Even within city limits, we experience a fair bit of critters – rabbits, foxes, deer, raccoons, skunks, squirrels, mice, coyotes to name a few. The same can be said for country living – but perhaps with greater frequency. Sometimes, these animals can become quite a nuisance, if they are chewing their way into your outbuildings to seek warmth in the fall and winter months. It is not uncommon to have a mouse in the house when it comes to rural living, and proper mitigation and monitoring is incredibly important to make sure nothing ever arises to the level of an infestation.
8. Property Lines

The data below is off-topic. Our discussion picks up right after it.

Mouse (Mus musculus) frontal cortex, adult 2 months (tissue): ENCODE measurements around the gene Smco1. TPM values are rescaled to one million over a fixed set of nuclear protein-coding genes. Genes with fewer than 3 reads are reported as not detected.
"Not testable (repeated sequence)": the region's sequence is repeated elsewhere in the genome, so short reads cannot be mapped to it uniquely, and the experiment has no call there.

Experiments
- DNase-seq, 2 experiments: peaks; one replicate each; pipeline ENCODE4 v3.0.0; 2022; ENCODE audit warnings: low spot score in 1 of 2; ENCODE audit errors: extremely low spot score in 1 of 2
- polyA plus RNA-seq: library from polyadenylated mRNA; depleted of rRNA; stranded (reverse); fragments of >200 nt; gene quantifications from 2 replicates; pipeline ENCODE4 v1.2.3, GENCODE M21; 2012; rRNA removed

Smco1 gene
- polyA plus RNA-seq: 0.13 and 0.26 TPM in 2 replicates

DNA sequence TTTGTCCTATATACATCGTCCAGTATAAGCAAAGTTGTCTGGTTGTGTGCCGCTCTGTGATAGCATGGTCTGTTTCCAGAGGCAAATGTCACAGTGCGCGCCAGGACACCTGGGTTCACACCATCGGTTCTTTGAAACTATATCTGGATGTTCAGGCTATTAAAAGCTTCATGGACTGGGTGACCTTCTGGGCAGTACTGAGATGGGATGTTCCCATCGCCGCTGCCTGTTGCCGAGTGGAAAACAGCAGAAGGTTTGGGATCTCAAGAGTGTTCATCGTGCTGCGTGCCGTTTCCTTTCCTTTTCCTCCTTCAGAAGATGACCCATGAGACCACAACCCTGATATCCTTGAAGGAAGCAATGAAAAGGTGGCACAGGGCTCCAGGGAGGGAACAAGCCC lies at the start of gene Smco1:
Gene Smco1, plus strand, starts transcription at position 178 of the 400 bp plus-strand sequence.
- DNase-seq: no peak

It can be next to impossible to know the lot lines when you are touring a rural property. Oftentimes, many assumptions are made, like “you own to that tree line to the north, the ditch to the south, etc.”. However, it would be a great shame to purchase a rural property only to discover there is a discrepancy between expectations and reality. Getting a copy of the land survey is a great way to tell where the lot lines are and whether or not there are any encroachments, easements, or potential issues. It is also important to have on hand to avoid any possible land disputes. Sometimes a survey can be obtained through the previous owner should they have a copy of one. However, the most accurate and up-to-date can be obtained by hiring a reputable surveying company to do a fresh survey for you.